Monday, August 27, 2007

Palladium

Palladium and PGM

Ruthenium, rhodium, palladium, osmium, iridium, and platinum together make up a group of elements referred to as the platinum group metals (PGM). Palladium It is the least dense and has the lowest melting point of the platinum group metals. It is soft and ductile when annealed and greatly increases its strength and hardness when it is cold-worked.

It is found associated with platinum and other metals in deposits in the former USSR, North and South America and Australia. It is also found associated with nickel-copper deposits in South Africa and USA. This metal has the uncommon ability to absorb up to 900 times its own volume of hydrogen at room temperatures, also hydrogen easily diffuses through heated palladium; thus, it provides a means of purifying the gas. Finely divided palladium is used as a catalyst for hydrogenation and dehydrogenation reactions, as well as in petroleum cracking. A large number of carbon-carbon bond forming reactions in organic chemistry are facilitated by catalysis with palladium compounds.

History of Palladium

William Hyde Wollaston discovered palladium in 1803-4 in crude platinum ore from South America, William Hyde Wollaston also named it after the asteroid Pallas, which was discovered approximately the same time. Pallas was the Greek goddess of wisdom.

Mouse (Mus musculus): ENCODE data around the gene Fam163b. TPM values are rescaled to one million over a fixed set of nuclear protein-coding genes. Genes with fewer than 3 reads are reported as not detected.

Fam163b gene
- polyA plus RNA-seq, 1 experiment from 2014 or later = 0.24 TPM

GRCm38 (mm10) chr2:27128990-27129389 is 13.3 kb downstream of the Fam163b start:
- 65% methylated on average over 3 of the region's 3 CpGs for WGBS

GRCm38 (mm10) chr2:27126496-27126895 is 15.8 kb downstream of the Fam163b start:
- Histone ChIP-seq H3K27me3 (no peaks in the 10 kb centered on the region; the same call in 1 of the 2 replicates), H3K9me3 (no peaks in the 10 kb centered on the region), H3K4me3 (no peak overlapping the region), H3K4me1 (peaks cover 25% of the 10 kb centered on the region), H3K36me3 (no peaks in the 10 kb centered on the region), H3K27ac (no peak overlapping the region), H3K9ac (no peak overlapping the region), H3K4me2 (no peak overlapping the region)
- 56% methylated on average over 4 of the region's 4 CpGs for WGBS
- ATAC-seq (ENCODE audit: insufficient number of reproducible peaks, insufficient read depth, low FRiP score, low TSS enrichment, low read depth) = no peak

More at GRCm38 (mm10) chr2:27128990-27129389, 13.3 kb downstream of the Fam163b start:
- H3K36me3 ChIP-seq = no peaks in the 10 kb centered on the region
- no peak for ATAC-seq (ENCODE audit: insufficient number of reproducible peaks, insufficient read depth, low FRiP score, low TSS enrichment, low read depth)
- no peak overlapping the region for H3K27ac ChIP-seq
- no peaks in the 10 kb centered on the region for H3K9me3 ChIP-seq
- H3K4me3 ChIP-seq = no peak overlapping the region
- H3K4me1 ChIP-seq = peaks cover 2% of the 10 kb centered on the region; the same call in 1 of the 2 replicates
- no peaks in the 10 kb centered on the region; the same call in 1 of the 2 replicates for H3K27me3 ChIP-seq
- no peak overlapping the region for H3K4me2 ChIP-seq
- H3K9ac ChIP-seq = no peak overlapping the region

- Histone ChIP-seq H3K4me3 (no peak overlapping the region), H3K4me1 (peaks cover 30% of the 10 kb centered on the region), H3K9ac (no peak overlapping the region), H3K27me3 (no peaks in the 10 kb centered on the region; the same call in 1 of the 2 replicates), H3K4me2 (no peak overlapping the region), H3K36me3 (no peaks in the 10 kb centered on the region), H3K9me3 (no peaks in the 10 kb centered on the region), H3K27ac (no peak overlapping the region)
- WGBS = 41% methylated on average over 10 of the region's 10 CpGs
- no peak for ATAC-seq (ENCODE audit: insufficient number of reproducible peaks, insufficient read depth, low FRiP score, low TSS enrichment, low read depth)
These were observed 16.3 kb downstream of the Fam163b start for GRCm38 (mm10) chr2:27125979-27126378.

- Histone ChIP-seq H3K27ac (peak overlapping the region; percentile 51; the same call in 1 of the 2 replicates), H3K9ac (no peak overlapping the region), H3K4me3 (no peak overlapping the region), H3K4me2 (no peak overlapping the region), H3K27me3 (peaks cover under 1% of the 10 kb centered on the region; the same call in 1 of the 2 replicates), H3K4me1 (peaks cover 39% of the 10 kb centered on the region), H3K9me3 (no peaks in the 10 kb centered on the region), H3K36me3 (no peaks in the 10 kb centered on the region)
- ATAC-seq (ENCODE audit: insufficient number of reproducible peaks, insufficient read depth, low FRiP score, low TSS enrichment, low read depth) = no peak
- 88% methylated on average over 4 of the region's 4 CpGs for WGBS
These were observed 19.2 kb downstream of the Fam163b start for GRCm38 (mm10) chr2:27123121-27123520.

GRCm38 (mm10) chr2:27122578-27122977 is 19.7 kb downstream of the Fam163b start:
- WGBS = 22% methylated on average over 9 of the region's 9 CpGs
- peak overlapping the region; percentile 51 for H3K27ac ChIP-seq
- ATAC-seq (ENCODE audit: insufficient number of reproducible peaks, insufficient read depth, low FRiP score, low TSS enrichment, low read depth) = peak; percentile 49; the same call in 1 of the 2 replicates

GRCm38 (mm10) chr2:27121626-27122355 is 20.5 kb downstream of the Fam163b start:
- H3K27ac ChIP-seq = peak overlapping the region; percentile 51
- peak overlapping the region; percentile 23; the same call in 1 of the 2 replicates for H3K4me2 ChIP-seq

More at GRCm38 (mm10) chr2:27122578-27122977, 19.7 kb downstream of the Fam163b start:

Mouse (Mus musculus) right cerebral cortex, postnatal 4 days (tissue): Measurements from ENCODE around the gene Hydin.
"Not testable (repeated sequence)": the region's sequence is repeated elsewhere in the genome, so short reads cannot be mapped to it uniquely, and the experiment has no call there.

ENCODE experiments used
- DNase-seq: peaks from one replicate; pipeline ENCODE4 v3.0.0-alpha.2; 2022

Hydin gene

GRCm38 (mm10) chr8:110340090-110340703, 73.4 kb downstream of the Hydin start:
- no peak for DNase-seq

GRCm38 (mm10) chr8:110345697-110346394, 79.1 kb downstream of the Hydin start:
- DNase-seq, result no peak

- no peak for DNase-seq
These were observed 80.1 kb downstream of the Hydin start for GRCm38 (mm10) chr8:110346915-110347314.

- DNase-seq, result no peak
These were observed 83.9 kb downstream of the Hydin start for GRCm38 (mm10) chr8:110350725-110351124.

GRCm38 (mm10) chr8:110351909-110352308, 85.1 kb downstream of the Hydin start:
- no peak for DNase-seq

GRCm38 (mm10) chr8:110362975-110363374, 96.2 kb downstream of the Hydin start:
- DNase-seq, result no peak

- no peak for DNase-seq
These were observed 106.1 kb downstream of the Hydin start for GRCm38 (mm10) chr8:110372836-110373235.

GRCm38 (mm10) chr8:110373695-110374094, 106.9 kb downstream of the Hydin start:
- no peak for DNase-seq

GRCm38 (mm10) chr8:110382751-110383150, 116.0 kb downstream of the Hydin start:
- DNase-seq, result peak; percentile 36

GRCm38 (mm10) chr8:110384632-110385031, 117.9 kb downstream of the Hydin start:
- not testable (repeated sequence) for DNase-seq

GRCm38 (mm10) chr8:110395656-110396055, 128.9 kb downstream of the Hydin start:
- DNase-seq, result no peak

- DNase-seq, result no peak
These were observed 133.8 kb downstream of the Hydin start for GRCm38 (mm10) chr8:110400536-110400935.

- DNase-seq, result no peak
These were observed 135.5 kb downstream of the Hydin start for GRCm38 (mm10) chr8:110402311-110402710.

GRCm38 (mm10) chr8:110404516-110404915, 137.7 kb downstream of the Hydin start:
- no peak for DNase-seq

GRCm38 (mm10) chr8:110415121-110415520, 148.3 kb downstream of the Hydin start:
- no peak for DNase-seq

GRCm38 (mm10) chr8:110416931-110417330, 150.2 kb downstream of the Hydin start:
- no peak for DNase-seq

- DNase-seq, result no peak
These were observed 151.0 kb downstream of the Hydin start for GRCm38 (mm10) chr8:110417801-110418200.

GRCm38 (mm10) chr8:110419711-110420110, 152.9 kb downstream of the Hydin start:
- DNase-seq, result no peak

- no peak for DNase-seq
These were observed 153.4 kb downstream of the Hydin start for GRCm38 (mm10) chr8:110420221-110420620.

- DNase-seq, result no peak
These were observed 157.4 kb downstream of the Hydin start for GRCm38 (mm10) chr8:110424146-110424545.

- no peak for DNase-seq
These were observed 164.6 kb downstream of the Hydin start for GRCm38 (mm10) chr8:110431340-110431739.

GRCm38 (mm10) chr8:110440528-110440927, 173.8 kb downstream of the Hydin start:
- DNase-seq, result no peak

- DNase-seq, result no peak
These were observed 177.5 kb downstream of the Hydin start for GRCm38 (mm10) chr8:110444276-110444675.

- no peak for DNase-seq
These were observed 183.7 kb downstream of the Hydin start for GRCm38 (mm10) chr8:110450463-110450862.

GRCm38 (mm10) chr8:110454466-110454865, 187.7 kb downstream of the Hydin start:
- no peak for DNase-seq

For over a hundred years, palladium was fairly rare, in 1930 a Canadian company began producing palladium in significant quantities from its rich ores, and the metal became more widely available: for the first time, industry had affordable palladium, and was able to put its unusual properties to work. Palladium price remained stable in a trading range (25-50 USD per ounce) up to the beginning of the Seventies. Inflation, increasing metals demand for industrial applications contributed to a price increase of Palladium in the Seventies: Palladium priced reached 270 USD in February 1980 and later it stabilised in a trading range (100-150 USD) in the Eighties and in the first half of the Nineties till 1996. At the end of the Nineties new industrial applications for Palladium changed dramatically its market: modern catalytic converters rely heavily on palladium and its sister metal, platinum. These devices convert up to 90% of harmful gases in auto exhausts (hydrocarbons, carbon monoxide, and nitrogen oxide) into less harmful substances (nitrogen, carbon dioxide, and water vapor). The biggest palladium supplier in the world is Norilsk Nickel in the Russian Federation: in the year 2000, Norilsk’s deliveries of palladium became unreliable, that supply interruptions resulted in a spike in price: Palladium reached an all time high of $1090 per ounce in early 2001 when market panic buying forced companies like Ford Motor Company, in fear of auto vehicle production disruption due to possible palladium shortage, to stockpiled large amounts of the metal. Prices subsequently fell in early 2001, when Russian deliveries resumed and the sale of Soviet-era Palladium inventories depressed the Palladium price for the following few years. The price of Palladium started to recover from a low of 175 USD in 2003 and it is now trading in a new range (300-400 USD). Today, palladium is in a unique situation. The metal is in demand from a wide range of global industries, yet is supplied by only a few mines across the world.